|Downside Risk #2: A Highly Infectious Strain
If R0 were 2.5, for example, and infections and vaccines provided an average protection of 80%, reaching herd immunity would require immunity of 86% of the population, acquired either through infection or through vaccination. While vaccine demand appears to have edged up over time (Exhibit 5) and is likely to rise as awareness of efficacy grows, achieving very elevated vaccine coverage might be challenging. This is especially true if lower efficacy or uncertainty about efficacy against new strains further discourages vaccination.
|Under the scenario where virus mutations significantly increase the bar for herd immunity, virus spread would remain considerably higher for longer and the consumption boom would likely be both delayed and softer. Exhibit 6 shows a stylized scenario where we assume that the boost from the recovery in services spending is pushed back by two months due to the delay in reaching herd immunity, and subsequent growth in services spending is 30% slower than in our baseline forecast. In this scenario we would expect moderately lower growth in 2021 of +5.1% on a full year basis (vs. +6.6% in our baseline forecast) and +5.4% on a Q4/Q4 basis (vs. +7.5%).|
|Downside Risk #3: Vaccine-Resistant Variant
Sign of Relief, 2020-2021
Richard Lessels (lead author of one study) characterized the results as showing that it was “possible” that that vaccine efficacy may be “slightly diminished.” At this point, it seems unlikely that vaccines will need to be adjusted to remain effective against either new strain, although the South African virus strain has more downside potential.
In addition to the risks from current strains, nearly all experts anticipate that vaccine-resistant strains could evolve, although generally do not believe such an evolution is imminent (Table 1). Instead, a vaccine-resistant virus would likely reflect the accumulation of mutations that lower the efficacy of vaccines over time. The risk that a vaccine-resistant virus strain emerges have risen recently, since higher case counts and more infectious strains increase opportunities for efficacy-lowering mutations to occur. Nevertheless, most viruses (with the seasonal flu as a notable exception) do not mutate in a manner that regularly renders vaccines ineffective, and so we do not incorporate such a mutation in our baseline forecast.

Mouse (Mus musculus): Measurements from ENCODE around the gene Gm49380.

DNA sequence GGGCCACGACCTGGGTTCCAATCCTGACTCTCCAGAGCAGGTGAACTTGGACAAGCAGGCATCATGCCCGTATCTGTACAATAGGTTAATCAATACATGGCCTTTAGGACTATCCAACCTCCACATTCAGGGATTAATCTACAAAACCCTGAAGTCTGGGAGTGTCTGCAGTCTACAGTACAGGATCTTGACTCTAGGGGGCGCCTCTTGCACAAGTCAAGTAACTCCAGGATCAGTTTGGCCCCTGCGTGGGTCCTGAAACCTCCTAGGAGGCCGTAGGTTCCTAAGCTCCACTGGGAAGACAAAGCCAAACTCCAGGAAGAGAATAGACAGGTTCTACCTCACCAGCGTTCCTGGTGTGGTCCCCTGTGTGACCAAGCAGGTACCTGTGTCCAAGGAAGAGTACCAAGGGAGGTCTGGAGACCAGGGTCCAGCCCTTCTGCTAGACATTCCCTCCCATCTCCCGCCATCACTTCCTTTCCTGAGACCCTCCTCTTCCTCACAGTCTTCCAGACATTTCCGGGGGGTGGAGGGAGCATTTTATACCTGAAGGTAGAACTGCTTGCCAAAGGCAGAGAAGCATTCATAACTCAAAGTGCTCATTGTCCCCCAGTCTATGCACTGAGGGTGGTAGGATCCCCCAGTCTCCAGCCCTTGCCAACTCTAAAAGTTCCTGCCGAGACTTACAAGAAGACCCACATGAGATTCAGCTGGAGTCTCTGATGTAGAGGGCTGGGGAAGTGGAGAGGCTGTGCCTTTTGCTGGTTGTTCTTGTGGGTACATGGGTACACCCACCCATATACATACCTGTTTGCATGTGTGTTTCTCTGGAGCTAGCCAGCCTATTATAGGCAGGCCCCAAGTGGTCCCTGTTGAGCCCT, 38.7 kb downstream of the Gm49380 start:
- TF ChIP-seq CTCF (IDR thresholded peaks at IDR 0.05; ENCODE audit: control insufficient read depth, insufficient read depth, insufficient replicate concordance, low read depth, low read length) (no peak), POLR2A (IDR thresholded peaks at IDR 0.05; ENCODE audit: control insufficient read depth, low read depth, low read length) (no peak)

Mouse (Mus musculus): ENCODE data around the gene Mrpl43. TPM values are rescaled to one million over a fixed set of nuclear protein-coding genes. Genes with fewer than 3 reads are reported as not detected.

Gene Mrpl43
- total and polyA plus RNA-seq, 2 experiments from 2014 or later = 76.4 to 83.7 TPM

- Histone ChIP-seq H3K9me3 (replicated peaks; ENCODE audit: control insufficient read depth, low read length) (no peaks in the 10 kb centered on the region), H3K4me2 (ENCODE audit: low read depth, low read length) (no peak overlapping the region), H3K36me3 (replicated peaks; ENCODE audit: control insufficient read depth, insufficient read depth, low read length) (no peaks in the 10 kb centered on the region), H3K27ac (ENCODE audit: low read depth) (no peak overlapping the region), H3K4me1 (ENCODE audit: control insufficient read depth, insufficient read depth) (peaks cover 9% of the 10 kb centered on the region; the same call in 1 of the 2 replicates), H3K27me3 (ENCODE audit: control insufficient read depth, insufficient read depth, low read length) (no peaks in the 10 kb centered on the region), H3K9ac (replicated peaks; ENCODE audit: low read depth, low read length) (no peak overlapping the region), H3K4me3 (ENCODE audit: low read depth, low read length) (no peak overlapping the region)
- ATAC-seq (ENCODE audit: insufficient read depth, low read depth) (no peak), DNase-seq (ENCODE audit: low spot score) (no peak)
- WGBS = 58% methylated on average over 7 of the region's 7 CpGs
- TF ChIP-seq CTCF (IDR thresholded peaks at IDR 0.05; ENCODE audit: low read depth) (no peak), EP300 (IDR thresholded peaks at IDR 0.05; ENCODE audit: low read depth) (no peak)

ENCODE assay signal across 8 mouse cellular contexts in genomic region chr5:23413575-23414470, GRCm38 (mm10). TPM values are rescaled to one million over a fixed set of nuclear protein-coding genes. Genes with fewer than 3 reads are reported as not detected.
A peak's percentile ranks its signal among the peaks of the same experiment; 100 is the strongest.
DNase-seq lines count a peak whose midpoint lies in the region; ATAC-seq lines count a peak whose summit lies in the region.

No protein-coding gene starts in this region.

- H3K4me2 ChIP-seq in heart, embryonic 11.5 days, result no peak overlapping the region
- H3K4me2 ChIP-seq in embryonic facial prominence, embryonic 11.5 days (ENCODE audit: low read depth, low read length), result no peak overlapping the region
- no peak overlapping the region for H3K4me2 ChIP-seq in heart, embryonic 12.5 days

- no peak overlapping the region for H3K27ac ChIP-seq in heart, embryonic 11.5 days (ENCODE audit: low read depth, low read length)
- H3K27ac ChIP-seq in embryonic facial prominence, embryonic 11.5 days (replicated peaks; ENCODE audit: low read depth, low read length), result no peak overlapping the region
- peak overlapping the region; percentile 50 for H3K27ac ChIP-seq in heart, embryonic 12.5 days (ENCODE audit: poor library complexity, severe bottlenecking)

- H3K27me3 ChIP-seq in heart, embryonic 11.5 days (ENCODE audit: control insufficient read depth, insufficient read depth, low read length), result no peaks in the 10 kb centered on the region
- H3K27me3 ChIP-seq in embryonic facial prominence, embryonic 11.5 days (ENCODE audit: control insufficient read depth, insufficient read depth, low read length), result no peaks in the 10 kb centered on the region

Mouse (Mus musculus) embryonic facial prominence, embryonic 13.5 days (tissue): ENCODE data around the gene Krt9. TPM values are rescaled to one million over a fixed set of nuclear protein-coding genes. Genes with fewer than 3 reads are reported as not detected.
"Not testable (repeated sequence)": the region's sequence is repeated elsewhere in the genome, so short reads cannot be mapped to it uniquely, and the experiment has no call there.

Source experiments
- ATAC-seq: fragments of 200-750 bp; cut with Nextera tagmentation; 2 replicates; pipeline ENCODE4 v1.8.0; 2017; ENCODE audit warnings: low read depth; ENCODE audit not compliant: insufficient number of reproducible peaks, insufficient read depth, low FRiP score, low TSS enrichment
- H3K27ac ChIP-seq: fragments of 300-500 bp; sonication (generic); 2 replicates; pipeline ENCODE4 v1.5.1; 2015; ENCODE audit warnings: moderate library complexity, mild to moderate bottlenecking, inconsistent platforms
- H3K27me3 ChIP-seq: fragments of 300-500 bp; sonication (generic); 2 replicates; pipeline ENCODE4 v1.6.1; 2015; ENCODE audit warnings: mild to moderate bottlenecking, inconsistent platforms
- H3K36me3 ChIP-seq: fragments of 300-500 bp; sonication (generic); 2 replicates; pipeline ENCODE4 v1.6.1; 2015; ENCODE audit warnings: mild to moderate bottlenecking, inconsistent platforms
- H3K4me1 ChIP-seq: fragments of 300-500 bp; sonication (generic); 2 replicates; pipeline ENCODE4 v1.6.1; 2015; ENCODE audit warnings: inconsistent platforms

They don’t… but they just might and soon, considering the highly “political” nature of the covid pandemic, which in addition to directly toppling the Trump presidency, has emerged as the most palatable way of mainstreaming MMT and helicopter money, and overhauling the entire fiscal and monetary structure virtually overnight. It’s why one doesn’t have to be a deranged conspiracy theorist to conclude that despite the sudden improvement in the US covid picture since Biden’s inauguration, which as we reported on Friday resulted in a record one-day drop in covid hospitalizations…
… if it means that trillions more will be pumped into the economy – again, for political purposes, that the third risk, one of a “vaccine resistant virus strain”, is quite likely to emerge some time around the summer, not only to extend the lockdowns into 2022 but to give Congress and the Fed political cover for more trillions in Universal Basic Income-funding stimmy checks (while politicians quietly embezzle trillions more).